(This is an extension of previous poem)


It’s their conspicuousness
that disturbs me most,
hanging out there
like damp clothes on a line,
ready to be dipped into the nearest soup.

The flashiest ones,
flowered, flaunting calendar figurines,
are first to get stained,
repulse rather than attract the girls,
make them make believe.

And all those Showmen, wearing
their garish displays
like some medieval armor on parade,
are hardly more than superficial
caricatures, funny paper
Blazes Boylans with sales-pitch
at the tip of their tongues,
the Gangsta ethic on display.

So now I’ve packed them up, cried,
“Down the Cravat!”
and sent them off
to another state,
to my son,
who goes to court,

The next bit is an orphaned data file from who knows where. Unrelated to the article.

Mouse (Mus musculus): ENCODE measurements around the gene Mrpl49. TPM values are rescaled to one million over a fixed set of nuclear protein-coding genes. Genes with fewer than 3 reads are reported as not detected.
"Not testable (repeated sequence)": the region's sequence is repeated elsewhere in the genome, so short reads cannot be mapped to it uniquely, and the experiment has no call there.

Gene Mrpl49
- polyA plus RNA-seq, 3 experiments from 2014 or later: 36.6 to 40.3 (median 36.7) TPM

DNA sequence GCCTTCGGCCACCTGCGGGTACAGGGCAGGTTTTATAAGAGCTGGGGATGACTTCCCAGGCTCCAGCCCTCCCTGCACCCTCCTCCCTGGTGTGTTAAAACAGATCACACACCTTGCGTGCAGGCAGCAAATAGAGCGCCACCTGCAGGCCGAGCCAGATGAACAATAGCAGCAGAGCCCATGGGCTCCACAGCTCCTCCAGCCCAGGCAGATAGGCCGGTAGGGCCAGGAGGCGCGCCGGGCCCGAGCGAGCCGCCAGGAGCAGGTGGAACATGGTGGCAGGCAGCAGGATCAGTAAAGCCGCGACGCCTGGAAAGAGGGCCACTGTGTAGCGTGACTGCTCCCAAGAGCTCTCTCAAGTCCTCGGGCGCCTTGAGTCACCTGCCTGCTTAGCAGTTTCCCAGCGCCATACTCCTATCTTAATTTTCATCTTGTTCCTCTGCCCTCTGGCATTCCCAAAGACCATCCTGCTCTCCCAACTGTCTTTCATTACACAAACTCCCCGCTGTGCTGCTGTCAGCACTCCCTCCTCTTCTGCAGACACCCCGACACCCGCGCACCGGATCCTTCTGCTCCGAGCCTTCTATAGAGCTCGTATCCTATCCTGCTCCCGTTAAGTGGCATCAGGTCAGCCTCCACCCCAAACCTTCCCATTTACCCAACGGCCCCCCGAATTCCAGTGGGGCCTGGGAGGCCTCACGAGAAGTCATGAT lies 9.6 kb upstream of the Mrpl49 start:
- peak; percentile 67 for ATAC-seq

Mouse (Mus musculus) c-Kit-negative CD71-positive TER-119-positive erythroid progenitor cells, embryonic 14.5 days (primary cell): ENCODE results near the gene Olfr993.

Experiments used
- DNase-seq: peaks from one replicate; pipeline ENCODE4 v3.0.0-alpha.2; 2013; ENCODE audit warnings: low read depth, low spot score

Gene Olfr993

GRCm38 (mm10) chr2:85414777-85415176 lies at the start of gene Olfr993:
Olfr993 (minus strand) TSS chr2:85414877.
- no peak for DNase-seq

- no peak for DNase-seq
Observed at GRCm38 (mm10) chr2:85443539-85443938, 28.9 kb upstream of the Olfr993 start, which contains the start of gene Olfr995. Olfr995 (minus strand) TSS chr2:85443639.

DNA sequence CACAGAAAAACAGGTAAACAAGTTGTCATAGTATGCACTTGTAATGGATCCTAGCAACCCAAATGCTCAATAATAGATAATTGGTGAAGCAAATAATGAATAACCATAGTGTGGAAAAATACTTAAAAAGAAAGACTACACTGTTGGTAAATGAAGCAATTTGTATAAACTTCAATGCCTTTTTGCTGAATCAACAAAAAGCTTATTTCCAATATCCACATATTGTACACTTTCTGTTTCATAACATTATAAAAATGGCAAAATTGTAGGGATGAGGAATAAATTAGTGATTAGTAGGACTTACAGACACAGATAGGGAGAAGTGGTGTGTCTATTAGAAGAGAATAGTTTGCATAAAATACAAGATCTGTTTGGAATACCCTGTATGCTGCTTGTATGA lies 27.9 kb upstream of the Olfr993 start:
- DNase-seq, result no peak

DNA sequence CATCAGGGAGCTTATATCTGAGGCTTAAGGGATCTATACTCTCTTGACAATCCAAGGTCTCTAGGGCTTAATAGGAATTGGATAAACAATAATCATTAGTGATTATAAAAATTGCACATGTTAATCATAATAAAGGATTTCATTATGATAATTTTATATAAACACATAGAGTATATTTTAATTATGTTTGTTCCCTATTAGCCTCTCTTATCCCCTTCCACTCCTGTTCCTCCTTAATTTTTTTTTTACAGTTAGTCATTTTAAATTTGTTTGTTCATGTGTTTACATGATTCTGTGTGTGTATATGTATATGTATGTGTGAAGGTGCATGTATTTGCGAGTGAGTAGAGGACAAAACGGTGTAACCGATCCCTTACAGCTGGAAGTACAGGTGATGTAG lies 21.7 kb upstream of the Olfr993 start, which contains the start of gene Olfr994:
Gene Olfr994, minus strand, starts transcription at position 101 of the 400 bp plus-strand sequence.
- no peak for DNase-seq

and obeys the rules,

to my daughter,
who used them
to decorate the walls.

I mean,
why do I need
a rope
around my neck?

Like Houdini, I’ve escaped
the rigidities, the requisites.
It was a way of life
to which I could no longer adhere.

No boss-man now to say
You’re not dressed right.
Thank God!
I’ve got away
from all that crap: tie,
jacket, starched white shirt.
They’re in the cedar closet, out of sight.
Nothing like sloppy sweats and muddied sneaks
to assuage the soul.